Friday, June 09, 2006


Reading the following, I'd say that America is still in the hands of the theocrats:

[OPEN QUOTE] But if McCain is going to quiet his critics on the right, he may need to start with Grover Norquist, a wide-ranging activist whose office serves as Grand Central for a disparate collection of conservative pressure groups. Norquist has campaigned against McCain since the New Hampshire primary in 2000 in what looks like a personal feud. He derides McCain as a flip-flopper: a Reaganesque tax-cutter who opposed Bush's fiscal policy. "When people say McCain is raising a lot of money and has got high name ID, the answer is yes, he's going to need all that to overcome his other challenges," Norquist says.

Team McCain dismisses Norquist as being obsessed with the senator and worried that McCain's probe of the lobbying business could imperil Norquist's influence network, the so-called K Street Project, which he built with the likes of former House majority leader Tom DeLay and indicted superlobbyist Jack Abramoff. One senior McCain aide compared Norquist to a classic 1920s tale of a huckster-preacher. "The K Street Project will be moving," said the aide, who requested anonymity to avoid a public dispute with Norquist. "Elmer Gantry had to as well." (Norquist says McCain's aides have made empty threats about the Abramoff investigation, and that Abramoff never tried to involve me in anything that was inappropriate.”) [CLOSE QUOTE] —Richard Wolffe, Newsweek, May 22, 2006 p. 34


The following story is in

[OPEN QUOTE] The K Street Project is a project by the Republican Party to pressure Washington lobbying firms to hire Republicans in top positions, and to reward loyal GOP lobbyists with access to influential officials. It was launched in 1995, by Republican strategist Grover Norquist and House majority leader Tom DeLay.

K Street in Washington DC is where the big lobbying firms have their headquarters and is sometimes refered to as the fourth branch of government. Lobbying firms have great influence in U.S. national politics due to monetary resources and the revolving door policy of hiring former government officials. It is common practice for politicians to request money from lobbying firms for an exchange in better access to officials and to buy favoritism in policies.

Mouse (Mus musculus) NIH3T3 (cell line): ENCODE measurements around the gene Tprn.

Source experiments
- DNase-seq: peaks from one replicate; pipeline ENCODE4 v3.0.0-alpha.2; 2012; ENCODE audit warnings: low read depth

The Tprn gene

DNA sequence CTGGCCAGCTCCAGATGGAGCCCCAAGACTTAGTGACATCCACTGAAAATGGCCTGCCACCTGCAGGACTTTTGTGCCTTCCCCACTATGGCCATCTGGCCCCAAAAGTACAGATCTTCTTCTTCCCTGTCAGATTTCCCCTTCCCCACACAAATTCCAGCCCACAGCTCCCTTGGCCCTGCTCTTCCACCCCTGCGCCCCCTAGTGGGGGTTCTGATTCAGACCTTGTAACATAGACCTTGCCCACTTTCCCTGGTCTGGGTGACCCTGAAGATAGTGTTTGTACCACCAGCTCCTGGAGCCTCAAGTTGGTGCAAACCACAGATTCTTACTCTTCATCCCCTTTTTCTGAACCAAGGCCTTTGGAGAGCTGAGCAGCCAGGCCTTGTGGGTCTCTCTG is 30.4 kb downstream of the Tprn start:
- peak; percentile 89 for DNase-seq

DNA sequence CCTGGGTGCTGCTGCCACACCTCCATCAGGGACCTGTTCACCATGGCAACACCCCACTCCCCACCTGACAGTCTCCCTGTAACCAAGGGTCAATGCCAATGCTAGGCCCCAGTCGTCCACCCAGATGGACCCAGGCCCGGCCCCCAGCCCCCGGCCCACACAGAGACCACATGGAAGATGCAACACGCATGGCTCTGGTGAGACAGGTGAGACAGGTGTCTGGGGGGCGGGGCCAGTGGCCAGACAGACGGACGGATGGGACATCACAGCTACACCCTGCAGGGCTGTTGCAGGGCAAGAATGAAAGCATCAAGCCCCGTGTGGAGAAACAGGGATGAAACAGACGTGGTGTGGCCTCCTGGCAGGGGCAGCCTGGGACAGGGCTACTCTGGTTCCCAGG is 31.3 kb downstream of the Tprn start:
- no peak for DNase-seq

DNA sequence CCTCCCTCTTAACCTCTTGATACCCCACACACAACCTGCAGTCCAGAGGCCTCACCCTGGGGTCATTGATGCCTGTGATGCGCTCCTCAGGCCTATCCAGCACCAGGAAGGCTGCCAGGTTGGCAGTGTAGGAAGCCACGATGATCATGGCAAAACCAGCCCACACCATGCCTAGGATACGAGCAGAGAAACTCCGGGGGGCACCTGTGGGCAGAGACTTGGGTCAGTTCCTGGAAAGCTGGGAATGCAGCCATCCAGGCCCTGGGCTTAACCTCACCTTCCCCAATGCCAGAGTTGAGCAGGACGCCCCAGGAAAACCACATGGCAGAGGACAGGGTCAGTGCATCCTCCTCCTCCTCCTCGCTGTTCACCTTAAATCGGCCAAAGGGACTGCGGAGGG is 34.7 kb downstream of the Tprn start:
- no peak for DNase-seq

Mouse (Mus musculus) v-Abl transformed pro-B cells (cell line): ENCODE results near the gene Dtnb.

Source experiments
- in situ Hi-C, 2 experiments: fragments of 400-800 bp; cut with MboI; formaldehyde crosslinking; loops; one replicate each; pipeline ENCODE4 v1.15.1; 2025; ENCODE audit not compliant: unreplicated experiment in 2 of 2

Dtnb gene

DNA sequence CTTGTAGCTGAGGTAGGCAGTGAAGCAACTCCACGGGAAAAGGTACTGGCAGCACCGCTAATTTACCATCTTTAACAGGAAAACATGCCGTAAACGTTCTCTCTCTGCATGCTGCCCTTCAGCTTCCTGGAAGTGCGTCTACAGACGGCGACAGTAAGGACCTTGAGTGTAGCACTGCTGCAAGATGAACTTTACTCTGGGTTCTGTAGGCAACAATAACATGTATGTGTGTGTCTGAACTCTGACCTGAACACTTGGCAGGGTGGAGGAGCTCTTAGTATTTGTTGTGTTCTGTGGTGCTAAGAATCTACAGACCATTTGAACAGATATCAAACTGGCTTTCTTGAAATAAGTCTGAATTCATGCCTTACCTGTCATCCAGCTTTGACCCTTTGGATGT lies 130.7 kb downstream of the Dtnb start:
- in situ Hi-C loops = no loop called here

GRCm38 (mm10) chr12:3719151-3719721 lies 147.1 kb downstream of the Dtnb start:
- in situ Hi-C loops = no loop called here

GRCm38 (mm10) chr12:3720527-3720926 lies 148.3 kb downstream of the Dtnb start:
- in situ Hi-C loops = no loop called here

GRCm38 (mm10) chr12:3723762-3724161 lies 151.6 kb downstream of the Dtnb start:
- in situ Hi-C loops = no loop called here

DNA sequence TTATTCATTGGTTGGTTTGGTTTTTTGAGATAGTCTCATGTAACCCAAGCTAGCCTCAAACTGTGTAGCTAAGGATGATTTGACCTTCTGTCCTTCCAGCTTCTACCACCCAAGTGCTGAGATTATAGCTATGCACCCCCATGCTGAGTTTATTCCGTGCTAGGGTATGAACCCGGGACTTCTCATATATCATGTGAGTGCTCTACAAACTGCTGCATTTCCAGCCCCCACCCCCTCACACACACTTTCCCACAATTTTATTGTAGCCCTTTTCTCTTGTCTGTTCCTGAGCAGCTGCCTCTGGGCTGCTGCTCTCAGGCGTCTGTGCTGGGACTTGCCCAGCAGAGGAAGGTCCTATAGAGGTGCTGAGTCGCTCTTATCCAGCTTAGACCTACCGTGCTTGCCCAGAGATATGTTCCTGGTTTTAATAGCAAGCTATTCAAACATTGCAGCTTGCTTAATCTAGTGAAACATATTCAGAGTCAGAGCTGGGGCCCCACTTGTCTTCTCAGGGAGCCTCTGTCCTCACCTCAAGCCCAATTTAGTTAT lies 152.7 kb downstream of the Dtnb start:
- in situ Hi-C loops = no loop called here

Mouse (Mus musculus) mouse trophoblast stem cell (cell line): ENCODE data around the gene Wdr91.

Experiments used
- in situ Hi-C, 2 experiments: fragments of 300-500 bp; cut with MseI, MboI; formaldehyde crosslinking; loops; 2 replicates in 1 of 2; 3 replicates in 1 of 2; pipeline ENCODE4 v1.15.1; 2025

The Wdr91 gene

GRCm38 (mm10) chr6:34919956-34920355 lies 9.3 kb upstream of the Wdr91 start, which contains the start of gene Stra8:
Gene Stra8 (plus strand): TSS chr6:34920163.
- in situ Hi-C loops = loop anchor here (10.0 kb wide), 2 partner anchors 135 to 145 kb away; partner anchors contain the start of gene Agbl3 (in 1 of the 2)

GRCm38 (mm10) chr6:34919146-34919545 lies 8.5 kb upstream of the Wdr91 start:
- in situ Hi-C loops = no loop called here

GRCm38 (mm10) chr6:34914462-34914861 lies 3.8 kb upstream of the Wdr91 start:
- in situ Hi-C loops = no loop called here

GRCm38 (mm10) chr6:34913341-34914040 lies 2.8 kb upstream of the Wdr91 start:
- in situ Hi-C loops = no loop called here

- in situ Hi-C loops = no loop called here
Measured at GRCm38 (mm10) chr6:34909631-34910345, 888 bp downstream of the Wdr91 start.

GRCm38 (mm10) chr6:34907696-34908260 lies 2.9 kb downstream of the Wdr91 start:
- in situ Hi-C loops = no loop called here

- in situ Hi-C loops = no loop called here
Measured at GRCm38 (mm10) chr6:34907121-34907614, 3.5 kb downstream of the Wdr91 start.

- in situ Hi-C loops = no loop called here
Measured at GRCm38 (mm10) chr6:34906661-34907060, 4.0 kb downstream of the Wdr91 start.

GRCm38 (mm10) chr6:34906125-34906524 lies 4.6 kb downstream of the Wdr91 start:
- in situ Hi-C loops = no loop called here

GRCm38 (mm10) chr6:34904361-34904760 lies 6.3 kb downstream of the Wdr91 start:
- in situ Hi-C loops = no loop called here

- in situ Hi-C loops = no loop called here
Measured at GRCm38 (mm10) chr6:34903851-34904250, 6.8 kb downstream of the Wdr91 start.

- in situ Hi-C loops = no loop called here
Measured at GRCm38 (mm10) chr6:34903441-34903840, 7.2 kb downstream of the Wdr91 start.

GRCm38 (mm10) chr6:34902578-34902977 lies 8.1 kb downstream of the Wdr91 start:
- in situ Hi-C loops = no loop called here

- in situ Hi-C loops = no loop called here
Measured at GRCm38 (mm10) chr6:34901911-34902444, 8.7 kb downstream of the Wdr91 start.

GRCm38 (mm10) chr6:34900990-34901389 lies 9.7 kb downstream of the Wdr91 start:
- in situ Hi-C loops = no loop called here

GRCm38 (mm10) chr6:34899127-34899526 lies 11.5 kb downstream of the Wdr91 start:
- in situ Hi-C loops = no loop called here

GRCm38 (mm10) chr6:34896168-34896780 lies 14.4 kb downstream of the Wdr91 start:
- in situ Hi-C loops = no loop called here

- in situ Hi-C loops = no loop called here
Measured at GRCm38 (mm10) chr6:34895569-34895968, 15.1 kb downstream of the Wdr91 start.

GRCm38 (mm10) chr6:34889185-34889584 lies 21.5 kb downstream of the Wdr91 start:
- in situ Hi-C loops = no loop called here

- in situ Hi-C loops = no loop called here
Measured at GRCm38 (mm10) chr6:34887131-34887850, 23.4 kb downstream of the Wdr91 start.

Historically, K Street hires top ex-politicians from both major parties since party in power can vary between elections and among the legislative and executive branches in government. During most of the George W. Bush administration, the Republican party had majority control of both houses of Congress, in addition to control of the White House. DeLay of the House, Rick Santorum of the Senate, and Grover Norquist took this opportunity to expand the K Street Project by pressuring major lobbying firms to hire only Republicans in any new or open positions.

But in June 2004, the Washington Post reported that the power of the K Street Project might be waning. "According to a review of job listings in, a lobbying newsletter, more than 40 percent of lobbyists with identifiable party backgrounds hired in the past six months have been Democrats. During the same period a year earlier, Democrats constituted only 30 percent of those hired." [1]

With "Sen. John F. Kerry (D-Mass.) running neck and neck with President Bush in most polls and with the outlook for the Senate a tossup, a wide range of interest groups are filling some of their lobbying and public relations openings with Democrats—just in case the center of influence switches. 'There is some bet-hedging going on that wasn't going on a year and a half ago,' said Thomas Hale Boggs Jr. of Patton Boggs LLP, one of Washington's largest lobbying-law firms." —Washington Post, July 1, 2004

In September 2004, The Hill reported the opposite K Street hiring trend: "Retiring House Democrats are feeling a cold draft from K Street as they seek post-congressional employment at lobbying firms, trade groups and corporations. By contrast, K Street is aggressively courting GOP lawmakers who have announced their retirements, suggesting that the business community is confident the GOP will retain the Speaker's gavel in January and that business wants to fortify its Republican Rolodexes." [2]

Not everyone agreed with the conclusion that "the 'K Street Project' is alive and well"; "Democrats argue that the crop of retiring lawmakers seeking employment is not broad enough to discern a pattern or divine the intentions of K Street." Retiring Republican Congresswoman Jennifer Dunn, who was interviewing with 15 firms, said K Street's current GOP bias is needed to balance a long period of Democratic bias, when the Dems enjoyed House majority party status for 40 years. "K Street is still only 30 percent Republican, so there's a lot more work to do to make it even," said Dunn.[3] [CLOSE QUOTE]

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